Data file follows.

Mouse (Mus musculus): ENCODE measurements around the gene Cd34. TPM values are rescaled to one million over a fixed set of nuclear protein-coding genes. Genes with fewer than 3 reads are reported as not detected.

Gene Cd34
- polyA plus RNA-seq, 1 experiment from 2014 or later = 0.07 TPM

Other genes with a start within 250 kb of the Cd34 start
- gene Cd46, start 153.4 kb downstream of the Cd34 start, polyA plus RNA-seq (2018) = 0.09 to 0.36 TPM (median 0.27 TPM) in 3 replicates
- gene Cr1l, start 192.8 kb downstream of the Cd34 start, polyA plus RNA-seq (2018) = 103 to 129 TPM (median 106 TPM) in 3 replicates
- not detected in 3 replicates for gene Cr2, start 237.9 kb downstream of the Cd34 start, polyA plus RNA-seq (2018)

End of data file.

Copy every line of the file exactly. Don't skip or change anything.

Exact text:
Mouse (Mus musculus): ENCODE measurements around the gene Cd34. TPM values are rescaled to one million over a fixed set of nuclear protein-coding genes. Genes with fewer than 3 reads are reported as not detected.

Gene Cd34
- polyA plus RNA-seq, 1 experiment from 2014 or later = 0.07 TPM

Other genes with a start within 250 kb of the Cd34 start
- gene Cd46, start 153.4 kb downstream of the Cd34 start, polyA plus RNA-seq (2018) = 0.09 to 0.36 TPM (median 0.27 TPM) in 3 replicates
- gene Cr1l, start 192.8 kb downstream of the Cd34 start, polyA plus RNA-seq (2018) = 103 to 129 TPM (median 106 TPM) in 3 replicates
- not detected in 3 replicates for gene Cr2, start 237.9 kb downstream of the Cd34 start, polyA plus RNA-seq (2018)